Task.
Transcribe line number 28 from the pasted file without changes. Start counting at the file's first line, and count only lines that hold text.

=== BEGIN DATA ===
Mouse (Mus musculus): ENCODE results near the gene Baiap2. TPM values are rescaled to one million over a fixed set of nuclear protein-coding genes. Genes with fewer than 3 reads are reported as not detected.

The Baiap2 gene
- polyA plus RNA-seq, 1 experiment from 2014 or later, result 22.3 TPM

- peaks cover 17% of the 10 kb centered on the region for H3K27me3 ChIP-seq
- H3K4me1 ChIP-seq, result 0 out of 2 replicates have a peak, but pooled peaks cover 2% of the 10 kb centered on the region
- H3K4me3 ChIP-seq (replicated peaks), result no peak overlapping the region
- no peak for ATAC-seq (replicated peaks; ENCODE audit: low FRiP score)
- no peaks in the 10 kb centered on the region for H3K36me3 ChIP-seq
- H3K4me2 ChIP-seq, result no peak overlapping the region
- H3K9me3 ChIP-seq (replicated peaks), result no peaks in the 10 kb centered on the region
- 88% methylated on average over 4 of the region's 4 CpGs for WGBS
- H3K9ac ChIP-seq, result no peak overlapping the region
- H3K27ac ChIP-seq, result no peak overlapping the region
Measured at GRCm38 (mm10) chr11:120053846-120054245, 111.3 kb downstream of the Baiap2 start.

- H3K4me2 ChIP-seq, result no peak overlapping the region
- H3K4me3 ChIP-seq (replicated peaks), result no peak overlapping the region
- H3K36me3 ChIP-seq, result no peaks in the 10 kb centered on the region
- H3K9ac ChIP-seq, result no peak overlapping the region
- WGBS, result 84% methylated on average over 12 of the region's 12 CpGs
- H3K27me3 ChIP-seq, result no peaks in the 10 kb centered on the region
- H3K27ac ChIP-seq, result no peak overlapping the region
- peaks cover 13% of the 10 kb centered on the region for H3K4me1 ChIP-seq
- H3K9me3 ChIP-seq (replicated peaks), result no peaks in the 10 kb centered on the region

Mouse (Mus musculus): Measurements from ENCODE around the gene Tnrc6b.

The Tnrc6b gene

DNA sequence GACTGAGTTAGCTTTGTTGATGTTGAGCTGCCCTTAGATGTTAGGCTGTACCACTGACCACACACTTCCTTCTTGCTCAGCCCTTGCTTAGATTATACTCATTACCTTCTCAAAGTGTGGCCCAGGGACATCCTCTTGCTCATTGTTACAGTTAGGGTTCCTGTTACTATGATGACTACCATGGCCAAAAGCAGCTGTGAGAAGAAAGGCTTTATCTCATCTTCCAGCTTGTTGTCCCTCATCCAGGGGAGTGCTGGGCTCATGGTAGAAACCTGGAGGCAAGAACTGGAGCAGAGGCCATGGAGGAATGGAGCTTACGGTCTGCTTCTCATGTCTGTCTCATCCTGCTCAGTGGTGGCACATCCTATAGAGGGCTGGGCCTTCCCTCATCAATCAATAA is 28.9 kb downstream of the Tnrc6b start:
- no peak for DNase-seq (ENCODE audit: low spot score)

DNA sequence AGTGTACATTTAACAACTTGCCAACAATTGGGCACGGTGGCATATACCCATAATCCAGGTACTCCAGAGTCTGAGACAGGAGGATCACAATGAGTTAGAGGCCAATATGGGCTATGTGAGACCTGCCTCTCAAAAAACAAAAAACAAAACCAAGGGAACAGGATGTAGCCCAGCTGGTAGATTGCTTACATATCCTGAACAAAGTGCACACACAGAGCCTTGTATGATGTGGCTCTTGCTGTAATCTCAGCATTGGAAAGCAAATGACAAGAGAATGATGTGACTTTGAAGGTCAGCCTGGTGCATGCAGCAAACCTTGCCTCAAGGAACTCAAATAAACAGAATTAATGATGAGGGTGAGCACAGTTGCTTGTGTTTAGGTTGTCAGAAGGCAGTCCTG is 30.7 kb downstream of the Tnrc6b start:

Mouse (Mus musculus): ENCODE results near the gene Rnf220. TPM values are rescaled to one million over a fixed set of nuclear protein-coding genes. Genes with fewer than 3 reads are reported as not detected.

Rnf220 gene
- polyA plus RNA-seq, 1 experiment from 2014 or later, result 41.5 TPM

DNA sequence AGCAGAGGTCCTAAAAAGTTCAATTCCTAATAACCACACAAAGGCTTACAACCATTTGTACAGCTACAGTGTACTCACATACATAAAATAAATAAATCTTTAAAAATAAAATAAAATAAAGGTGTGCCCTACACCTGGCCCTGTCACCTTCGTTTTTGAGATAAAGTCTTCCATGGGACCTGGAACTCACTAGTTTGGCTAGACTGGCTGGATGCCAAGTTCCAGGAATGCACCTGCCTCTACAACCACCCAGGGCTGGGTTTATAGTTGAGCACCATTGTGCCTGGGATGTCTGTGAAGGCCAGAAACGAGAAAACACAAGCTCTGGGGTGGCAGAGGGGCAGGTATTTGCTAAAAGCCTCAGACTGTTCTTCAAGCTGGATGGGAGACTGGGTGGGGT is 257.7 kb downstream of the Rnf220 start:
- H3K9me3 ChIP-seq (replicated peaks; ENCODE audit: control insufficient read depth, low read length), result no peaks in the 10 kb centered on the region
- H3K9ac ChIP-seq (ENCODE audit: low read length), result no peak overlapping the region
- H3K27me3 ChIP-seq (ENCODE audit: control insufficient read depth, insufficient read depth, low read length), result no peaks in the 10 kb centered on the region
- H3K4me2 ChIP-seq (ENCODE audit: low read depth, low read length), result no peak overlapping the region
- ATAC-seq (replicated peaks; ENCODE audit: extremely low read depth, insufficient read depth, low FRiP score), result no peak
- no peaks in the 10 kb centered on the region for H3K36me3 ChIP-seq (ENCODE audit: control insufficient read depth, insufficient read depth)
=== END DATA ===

DNA sequence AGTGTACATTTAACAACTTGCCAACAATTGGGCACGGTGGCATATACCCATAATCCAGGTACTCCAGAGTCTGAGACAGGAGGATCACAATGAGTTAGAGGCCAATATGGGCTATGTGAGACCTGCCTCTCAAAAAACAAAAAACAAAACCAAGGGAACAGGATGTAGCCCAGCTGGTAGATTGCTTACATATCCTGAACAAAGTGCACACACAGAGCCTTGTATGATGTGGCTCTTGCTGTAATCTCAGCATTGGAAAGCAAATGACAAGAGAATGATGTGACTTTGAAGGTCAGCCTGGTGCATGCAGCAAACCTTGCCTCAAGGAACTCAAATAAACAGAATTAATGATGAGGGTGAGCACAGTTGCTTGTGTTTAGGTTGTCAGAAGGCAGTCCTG is 30.7 kb downstream of the Tnrc6b start: